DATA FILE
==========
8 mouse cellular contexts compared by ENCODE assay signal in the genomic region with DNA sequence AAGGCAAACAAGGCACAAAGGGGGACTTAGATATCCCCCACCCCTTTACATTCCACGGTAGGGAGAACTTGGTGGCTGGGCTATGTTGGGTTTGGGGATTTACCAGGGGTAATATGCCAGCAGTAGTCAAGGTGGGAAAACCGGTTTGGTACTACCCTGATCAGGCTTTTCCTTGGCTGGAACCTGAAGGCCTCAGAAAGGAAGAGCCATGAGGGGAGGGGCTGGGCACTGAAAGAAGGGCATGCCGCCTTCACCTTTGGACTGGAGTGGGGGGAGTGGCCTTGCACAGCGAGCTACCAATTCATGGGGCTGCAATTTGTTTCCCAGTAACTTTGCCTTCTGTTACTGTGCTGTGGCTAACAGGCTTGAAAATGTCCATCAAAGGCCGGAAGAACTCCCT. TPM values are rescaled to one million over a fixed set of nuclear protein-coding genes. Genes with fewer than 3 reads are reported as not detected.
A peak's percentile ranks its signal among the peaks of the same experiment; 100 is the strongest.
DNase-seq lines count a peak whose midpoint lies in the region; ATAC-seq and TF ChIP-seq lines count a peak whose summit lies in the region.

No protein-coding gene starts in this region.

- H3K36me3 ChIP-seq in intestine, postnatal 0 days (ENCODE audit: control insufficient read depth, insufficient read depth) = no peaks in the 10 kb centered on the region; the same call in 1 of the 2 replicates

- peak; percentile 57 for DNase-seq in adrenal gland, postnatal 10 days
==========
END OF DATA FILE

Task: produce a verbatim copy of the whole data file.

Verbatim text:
8 mouse cellular contexts compared by ENCODE assay signal in the genomic region with DNA sequence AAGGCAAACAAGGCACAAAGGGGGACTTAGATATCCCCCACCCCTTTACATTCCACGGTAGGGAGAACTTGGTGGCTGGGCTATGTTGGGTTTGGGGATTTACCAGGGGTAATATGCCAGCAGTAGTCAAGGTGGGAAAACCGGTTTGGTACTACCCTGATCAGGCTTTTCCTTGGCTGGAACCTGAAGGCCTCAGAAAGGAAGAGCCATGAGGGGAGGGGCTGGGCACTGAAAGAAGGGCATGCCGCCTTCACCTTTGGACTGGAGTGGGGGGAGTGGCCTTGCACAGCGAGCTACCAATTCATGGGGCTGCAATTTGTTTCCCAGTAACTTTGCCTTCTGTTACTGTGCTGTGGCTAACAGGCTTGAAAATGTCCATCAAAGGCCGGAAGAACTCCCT. TPM values are rescaled to one million over a fixed set of nuclear protein-coding genes. Genes with fewer than 3 reads are reported as not detected.
A peak's percentile ranks its signal among the peaks of the same experiment; 100 is the strongest.
DNase-seq lines count a peak whose midpoint lies in the region; ATAC-seq and TF ChIP-seq lines count a peak whose summit lies in the region.

No protein-coding gene starts in this region.

- H3K36me3 ChIP-seq in intestine, postnatal 0 days (ENCODE audit: control insufficient read depth, insufficient read depth) = no peaks in the 10 kb centered on the region; the same call in 1 of the 2 replicates

- peak; percentile 57 for DNase-seq in adrenal gland, postnatal 10 days